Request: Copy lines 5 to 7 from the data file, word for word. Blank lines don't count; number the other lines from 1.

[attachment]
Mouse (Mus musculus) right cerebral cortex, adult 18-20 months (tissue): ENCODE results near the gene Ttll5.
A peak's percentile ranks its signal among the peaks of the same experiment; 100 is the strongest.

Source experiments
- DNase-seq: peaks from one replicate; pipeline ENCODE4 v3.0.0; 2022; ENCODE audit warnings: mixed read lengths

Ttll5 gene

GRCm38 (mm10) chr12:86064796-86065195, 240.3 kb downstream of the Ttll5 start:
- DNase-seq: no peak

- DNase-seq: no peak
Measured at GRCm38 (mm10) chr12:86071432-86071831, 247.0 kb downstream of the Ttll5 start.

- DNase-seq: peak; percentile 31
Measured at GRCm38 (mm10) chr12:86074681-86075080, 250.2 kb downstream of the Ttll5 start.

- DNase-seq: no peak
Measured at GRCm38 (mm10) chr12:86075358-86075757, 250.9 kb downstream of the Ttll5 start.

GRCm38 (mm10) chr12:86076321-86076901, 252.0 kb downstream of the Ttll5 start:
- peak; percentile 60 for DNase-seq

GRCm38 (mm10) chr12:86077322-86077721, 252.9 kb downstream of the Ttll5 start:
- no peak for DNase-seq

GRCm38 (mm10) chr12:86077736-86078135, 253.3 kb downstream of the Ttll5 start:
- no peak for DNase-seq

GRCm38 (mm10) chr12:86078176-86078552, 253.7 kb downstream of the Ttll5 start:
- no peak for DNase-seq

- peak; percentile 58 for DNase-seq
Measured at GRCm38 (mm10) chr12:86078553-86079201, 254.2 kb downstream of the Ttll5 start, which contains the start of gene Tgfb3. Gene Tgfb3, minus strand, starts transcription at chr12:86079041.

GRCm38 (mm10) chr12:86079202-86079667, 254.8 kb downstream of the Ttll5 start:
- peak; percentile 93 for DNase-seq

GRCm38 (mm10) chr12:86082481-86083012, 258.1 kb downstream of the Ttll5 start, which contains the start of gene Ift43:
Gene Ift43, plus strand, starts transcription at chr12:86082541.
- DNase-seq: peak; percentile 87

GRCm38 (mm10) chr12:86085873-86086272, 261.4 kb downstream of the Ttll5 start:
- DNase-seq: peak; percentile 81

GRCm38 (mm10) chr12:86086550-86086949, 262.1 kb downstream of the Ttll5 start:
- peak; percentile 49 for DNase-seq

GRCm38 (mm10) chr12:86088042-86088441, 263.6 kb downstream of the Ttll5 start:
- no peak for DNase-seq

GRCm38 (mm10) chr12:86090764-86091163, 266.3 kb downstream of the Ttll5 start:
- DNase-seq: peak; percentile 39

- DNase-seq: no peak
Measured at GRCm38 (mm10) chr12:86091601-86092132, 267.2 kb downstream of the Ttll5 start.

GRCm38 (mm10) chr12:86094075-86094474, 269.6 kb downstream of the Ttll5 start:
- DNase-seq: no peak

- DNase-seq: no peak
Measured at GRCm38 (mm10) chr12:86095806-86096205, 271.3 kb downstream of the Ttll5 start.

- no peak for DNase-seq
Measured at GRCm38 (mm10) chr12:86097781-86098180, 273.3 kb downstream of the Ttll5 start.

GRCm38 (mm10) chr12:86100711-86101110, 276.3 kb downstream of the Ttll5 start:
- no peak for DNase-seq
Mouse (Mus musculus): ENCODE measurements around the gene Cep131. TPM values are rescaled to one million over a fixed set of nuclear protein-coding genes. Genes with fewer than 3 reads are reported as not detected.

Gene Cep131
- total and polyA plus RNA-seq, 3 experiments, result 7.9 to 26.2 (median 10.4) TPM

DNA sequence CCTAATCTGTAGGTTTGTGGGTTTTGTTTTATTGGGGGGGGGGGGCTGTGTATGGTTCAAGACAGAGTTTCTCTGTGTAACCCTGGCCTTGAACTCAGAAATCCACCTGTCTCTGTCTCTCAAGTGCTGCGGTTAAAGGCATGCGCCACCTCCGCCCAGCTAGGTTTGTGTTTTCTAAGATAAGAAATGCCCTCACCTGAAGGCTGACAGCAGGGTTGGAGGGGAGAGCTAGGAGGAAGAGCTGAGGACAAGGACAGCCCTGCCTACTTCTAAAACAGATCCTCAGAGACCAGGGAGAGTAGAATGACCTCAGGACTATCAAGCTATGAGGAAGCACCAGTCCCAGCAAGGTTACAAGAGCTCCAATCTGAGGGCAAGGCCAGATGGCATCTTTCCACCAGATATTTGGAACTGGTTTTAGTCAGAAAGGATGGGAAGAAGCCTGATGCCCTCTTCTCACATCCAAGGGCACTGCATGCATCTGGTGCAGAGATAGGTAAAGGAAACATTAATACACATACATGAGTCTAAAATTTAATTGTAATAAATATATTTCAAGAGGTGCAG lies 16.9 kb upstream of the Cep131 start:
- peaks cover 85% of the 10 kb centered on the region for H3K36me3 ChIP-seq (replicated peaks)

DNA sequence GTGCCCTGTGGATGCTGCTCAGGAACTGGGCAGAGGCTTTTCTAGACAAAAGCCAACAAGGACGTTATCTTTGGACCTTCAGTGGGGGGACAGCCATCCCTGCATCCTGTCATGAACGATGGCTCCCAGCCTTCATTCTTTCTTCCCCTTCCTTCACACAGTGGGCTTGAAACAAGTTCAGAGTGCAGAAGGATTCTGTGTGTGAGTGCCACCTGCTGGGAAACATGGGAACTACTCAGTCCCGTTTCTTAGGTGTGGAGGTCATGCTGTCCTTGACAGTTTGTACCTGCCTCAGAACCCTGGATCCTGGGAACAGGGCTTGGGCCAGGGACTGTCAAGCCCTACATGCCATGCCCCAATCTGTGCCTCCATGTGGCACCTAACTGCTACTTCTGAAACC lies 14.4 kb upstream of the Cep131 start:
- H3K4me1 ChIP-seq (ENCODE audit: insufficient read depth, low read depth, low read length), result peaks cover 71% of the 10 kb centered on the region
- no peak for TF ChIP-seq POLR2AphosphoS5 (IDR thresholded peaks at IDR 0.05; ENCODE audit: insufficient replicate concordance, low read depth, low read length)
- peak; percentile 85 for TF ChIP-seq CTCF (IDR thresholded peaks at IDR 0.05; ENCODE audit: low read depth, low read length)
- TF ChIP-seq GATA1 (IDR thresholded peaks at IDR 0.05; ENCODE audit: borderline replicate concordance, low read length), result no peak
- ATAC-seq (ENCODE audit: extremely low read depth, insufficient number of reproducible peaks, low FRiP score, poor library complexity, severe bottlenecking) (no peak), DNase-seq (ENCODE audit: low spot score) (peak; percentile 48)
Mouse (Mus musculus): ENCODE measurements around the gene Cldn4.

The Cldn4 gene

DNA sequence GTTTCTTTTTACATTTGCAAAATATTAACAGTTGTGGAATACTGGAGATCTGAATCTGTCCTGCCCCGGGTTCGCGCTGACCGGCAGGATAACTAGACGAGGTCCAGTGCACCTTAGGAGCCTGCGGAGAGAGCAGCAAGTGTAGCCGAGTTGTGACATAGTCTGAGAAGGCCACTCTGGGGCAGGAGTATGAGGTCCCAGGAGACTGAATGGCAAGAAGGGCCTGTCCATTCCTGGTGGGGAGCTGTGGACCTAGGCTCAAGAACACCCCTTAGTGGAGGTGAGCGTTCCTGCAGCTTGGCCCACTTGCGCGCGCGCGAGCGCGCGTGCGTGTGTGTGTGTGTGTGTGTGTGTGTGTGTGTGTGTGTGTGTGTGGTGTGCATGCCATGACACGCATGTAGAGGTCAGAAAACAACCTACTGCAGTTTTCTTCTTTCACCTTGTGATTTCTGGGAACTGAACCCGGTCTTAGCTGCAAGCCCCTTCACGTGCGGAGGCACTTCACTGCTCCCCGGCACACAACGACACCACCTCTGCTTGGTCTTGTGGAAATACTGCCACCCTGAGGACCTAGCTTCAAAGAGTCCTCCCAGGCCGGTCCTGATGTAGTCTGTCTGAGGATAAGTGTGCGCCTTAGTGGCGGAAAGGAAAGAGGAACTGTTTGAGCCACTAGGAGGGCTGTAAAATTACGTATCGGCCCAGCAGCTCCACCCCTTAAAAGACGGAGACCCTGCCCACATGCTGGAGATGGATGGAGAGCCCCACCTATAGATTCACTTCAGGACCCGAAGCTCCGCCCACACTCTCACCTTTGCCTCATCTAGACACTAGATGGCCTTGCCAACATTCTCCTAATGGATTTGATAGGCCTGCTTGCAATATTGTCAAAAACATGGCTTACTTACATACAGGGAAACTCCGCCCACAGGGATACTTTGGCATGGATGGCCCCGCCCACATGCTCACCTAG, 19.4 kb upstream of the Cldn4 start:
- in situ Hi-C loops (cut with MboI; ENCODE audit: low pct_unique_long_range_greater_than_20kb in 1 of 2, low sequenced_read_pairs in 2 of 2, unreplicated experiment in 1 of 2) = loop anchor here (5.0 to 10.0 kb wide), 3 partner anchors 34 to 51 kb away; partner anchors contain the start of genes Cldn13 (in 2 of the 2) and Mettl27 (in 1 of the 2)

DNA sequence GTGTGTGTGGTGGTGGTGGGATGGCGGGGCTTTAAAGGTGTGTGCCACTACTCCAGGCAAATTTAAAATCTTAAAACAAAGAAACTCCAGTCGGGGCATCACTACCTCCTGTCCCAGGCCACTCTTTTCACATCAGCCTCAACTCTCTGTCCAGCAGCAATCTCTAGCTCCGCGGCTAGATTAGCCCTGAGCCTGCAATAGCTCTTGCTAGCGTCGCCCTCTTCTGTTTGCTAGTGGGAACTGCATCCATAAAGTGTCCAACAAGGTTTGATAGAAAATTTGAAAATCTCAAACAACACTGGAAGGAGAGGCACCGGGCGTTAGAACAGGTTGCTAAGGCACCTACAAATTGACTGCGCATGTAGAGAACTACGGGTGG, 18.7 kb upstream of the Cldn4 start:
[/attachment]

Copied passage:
Ttll5 gene

GRCm38 (mm10) chr12:86064796-86065195, 240.3 kb downstream of the Ttll5 start:
- DNase-seq: no peak